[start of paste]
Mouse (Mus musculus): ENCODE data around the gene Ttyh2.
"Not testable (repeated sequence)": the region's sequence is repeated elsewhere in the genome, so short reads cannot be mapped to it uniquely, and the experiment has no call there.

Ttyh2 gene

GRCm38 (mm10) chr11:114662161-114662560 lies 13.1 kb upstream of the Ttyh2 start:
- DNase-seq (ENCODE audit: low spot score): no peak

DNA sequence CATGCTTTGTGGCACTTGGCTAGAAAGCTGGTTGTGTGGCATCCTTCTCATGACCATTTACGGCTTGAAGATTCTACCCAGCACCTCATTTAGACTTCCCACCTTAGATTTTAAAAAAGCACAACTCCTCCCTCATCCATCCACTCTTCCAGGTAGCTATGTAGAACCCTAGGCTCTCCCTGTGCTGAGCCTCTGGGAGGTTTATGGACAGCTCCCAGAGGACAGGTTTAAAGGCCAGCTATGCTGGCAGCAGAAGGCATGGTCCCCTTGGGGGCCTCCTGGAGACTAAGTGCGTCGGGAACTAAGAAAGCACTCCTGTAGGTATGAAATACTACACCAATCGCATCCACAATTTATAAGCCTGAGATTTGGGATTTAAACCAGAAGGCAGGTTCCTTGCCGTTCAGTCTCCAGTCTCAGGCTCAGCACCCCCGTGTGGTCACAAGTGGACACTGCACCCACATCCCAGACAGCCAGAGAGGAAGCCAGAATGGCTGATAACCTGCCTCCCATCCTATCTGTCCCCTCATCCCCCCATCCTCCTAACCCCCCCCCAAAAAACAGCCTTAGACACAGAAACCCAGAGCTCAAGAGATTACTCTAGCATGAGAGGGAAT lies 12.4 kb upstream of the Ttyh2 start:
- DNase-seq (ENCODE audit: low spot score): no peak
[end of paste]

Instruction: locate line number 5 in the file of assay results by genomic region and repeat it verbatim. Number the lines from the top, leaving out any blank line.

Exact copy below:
- DNase-seq (ENCODE audit: low spot score): no peak